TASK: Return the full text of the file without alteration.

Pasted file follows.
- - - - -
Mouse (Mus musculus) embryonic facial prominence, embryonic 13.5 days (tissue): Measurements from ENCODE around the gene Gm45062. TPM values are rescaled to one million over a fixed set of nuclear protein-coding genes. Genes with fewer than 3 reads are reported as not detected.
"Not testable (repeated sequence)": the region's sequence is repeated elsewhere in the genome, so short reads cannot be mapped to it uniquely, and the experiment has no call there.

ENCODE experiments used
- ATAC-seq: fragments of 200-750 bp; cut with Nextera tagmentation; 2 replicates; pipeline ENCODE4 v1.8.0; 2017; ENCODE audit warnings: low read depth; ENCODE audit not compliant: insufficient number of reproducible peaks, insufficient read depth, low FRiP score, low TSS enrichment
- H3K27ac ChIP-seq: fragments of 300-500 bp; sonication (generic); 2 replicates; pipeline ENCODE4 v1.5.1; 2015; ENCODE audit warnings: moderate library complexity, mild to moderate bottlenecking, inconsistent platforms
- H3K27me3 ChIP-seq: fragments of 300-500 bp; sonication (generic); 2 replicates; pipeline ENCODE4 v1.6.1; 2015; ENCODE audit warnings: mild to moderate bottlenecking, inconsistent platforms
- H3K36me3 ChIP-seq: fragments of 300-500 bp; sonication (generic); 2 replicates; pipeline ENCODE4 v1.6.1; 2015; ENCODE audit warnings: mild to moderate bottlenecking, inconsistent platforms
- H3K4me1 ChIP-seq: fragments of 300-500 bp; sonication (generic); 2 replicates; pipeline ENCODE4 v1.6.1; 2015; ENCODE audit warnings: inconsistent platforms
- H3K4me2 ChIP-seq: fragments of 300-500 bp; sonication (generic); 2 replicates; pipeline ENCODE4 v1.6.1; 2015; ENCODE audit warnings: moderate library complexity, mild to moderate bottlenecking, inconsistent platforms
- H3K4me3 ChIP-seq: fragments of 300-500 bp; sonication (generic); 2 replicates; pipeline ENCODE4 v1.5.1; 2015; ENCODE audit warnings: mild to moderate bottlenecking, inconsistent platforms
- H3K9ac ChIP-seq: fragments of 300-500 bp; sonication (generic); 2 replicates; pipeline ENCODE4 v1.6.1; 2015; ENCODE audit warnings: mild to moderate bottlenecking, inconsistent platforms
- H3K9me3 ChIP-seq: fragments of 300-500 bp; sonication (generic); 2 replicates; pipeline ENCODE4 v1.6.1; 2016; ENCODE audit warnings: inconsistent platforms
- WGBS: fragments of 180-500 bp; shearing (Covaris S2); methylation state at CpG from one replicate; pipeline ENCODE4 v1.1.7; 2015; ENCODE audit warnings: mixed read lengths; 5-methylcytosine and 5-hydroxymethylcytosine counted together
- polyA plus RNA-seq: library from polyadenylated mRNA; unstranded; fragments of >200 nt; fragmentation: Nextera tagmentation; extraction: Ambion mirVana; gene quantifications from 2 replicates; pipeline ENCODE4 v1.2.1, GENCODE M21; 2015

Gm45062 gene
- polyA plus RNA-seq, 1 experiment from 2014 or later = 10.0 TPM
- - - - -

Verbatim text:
Mouse (Mus musculus) embryonic facial prominence, embryonic 13.5 days (tissue): Measurements from ENCODE around the gene Gm45062. TPM values are rescaled to one million over a fixed set of nuclear protein-coding genes. Genes with fewer than 3 reads are reported as not detected.
"Not testable (repeated sequence)": the region's sequence is repeated elsewhere in the genome, so short reads cannot be mapped to it uniquely, and the experiment has no call there.

ENCODE experiments used
- ATAC-seq: fragments of 200-750 bp; cut with Nextera tagmentation; 2 replicates; pipeline ENCODE4 v1.8.0; 2017; ENCODE audit warnings: low read depth; ENCODE audit not compliant: insufficient number of reproducible peaks, insufficient read depth, low FRiP score, low TSS enrichment
- H3K27ac ChIP-seq: fragments of 300-500 bp; sonication (generic); 2 replicates; pipeline ENCODE4 v1.5.1; 2015; ENCODE audit warnings: moderate library complexity, mild to moderate bottlenecking, inconsistent platforms
- H3K27me3 ChIP-seq: fragments of 300-500 bp; sonication (generic); 2 replicates; pipeline ENCODE4 v1.6.1; 2015; ENCODE audit warnings: mild to moderate bottlenecking, inconsistent platforms
- H3K36me3 ChIP-seq: fragments of 300-500 bp; sonication (generic); 2 replicates; pipeline ENCODE4 v1.6.1; 2015; ENCODE audit warnings: mild to moderate bottlenecking, inconsistent platforms
- H3K4me1 ChIP-seq: fragments of 300-500 bp; sonication (generic); 2 replicates; pipeline ENCODE4 v1.6.1; 2015; ENCODE audit warnings: inconsistent platforms
- H3K4me2 ChIP-seq: fragments of 300-500 bp; sonication (generic); 2 replicates; pipeline ENCODE4 v1.6.1; 2015; ENCODE audit warnings: moderate library complexity, mild to moderate bottlenecking, inconsistent platforms
- H3K4me3 ChIP-seq: fragments of 300-500 bp; sonication (generic); 2 replicates; pipeline ENCODE4 v1.5.1; 2015; ENCODE audit warnings: mild to moderate bottlenecking, inconsistent platforms
- H3K9ac ChIP-seq: fragments of 300-500 bp; sonication (generic); 2 replicates; pipeline ENCODE4 v1.6.1; 2015; ENCODE audit warnings: mild to moderate bottlenecking, inconsistent platforms
- H3K9me3 ChIP-seq: fragments of 300-500 bp; sonication (generic); 2 replicates; pipeline ENCODE4 v1.6.1; 2016; ENCODE audit warnings: inconsistent platforms
- WGBS: fragments of 180-500 bp; shearing (Covaris S2); methylation state at CpG from one replicate; pipeline ENCODE4 v1.1.7; 2015; ENCODE audit warnings: mixed read lengths; 5-methylcytosine and 5-hydroxymethylcytosine counted together
- polyA plus RNA-seq: library from polyadenylated mRNA; unstranded; fragments of >200 nt; fragmentation: Nextera tagmentation; extraction: Ambion mirVana; gene quantifications from 2 replicates; pipeline ENCODE4 v1.2.1, GENCODE M21; 2015

Gm45062 gene
- polyA plus RNA-seq, 1 experiment from 2014 or later = 10.0 TPM